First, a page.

Please spare 2 minutes in completing my survey :)

Hello, I am currently researching about video games as an educational tools and it’s divided into 3 surveys; to parents, teachers and students. If you are in more than one category, please enter accordingly. Thank you!

Here are the categories (Please copy and paste link to the bar)




Well that would be research on the first phase. You’ve got to compile the existing products (good and bad) together, find out and observe:

  1. How are they used in the market?
  2. What is the problem? Is it the problem with the product itself? (eg. the handle is too thick, etc) or is it the problem with the way the product is being used?
  3. Find out the target market of the existing product and perform quantitative (eg. survey or questionnaire) and qualitative research (eg. interview) on them or just pure observation on how they used the product.

Hope that helps. What’s your product prospect?

I took the parents survey and I have also been playing video games for 30+ years. As a consumer, I will not buy the “educational” content spiel regarding video games. I have never seen a good example and I would very interested if anyone could supply a single example with quantitative proof.

there are in the market games like “sim city” which teaches about urban planning, or “the oregon trail”, they teach about the american west (history class)

typically, video games companies would not target it’s market towards the education society due to the argument that profit would be low. anyhow, a man known as david shaffer is currently revolutionizing the input of using video games in the classroom, which he calls the epistemic game.

there is a link here for support.

And Grand Theft Auto teaches me accounting skills.

Thank you for the link but it is lacking quantitative evidence. I want proof of the educational value of a video game as compared to other forms of media.

like i said most video games company are not targeting education to be their target market, those games like sims city wasn’t erected for that and educators are merely looking for ways to analyze the games list and find something positive out of them. even GTA has its good points, educational value does not be academically but life skills.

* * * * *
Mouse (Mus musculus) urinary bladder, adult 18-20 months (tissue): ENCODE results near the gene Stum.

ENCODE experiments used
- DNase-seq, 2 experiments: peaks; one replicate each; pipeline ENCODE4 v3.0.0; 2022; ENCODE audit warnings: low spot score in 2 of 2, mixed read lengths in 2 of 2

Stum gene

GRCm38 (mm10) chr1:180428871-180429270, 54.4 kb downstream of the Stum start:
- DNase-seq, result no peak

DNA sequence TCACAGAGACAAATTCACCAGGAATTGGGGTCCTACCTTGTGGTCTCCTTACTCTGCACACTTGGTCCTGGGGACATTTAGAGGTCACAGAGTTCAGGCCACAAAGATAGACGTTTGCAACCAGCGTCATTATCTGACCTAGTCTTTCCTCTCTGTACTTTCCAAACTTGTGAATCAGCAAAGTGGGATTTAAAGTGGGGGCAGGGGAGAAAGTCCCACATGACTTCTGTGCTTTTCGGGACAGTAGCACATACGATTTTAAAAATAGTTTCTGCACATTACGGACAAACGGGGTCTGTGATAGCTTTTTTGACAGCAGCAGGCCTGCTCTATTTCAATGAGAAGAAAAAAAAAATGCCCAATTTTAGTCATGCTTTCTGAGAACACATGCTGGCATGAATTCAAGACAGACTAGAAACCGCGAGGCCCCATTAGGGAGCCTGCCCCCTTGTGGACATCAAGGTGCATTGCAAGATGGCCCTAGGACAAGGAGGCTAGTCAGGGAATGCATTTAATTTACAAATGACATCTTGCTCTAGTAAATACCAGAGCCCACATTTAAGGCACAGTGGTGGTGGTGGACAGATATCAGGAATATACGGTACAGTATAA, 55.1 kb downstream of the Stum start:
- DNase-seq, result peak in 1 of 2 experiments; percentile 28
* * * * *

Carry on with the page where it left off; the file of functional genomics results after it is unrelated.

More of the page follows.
even games created for flash games have its academic value. maybe this would convince you.

Technically, most anything can be educational and I certainly won’t argue that video games are not without value.

But I still would like a quantitative assessment of any educational value a video game may claim, as you had in your survey. I think the simplest baseline would be a book, technology that has been around for 600 years. I would base it on time segments - how much knowledge is gained from exposure to the video game versus the book at 15 minutes, 30 minutes, 1 hour, 4 hours, 8 hours, etc.

My guess (and limited experience) would be the video game may hold an advantage up to 30 minutes, after that, I think it would fall off dramatically. Beyond an hour, they become more mind-numbing repetition than anything else.

If you factor in the amount of time/energy/resources in making a video game versus a book, I think cost/benefit ratio will clearly fall to the book’s advantage.

Any broad claim of the educational value of a video game needs to be proven, otherwise I see it as marketing blather.

You definitely have your point there and I agree on certain level, but to put situation into perspective.

While you may say the more time spent on the book the more you gain more than video games, but to many people, especially they less literal ones, find reading and studying by the book off the hook - they cannot concentrate, leading to not much productivity. Where else one factor about video games that makes it one of the biggest educational value is the fact that they ENGAGE students in playing video games (of course it’s only come down to the decision on what games to use). By engaging it means concentrating on the subject given interpreted by the game, leading to a better understanding of the subject the teacher is trying to teach (Especially beneficial the stereotype underachievers).

Regarding time frame, it is proven by research that a human brain is capable of only concentrating on around 40-50 minutes. When it comes to studying from the book that’s how much time they have to be able to concentrate. Otherwise, I wouldn’t say video games can be repetitive when used in classroom guided by teachers.

Resource-wise, investing in video games (purchasing PCs, video games) in classroom is expensive, yes. But it is believed it is beneficial for the long run, as clearly they are assets that need only to be maintained and improved. While books get old, messy, torn, etc.

Of course I’m bearing in mind that video games when used independently without supervision has devastating effects. After all video games are tools. There are no such things as good tool or bad tool. It is how you use them that will be perceived by the society.

Well, I enjoy reasoning with you :slight_smile:

“to many people” is quite vague. Don’t get me wrong, I believe using software in an interactive method can be a useful tool, along with something as simple as a book. But I have seen many things labeled as “educational” when they weren’t in the least.

I see education at least as important as healthcare and I can argue it is probably even more so. For any claim being made in healthcare, the company making the claim has to prove it. I think it is reasonable for a company to label their product as “educational”, they need to prove it.

Which goes back to my original OP, any claim I have seen in the last 30 years has never been substantiated so when I see one I pretty much consider it blather.

Unfortunately, proving it costs, time/resource/money and oversite. But I think it would be well worth the investment.

absolutely. i agree with you.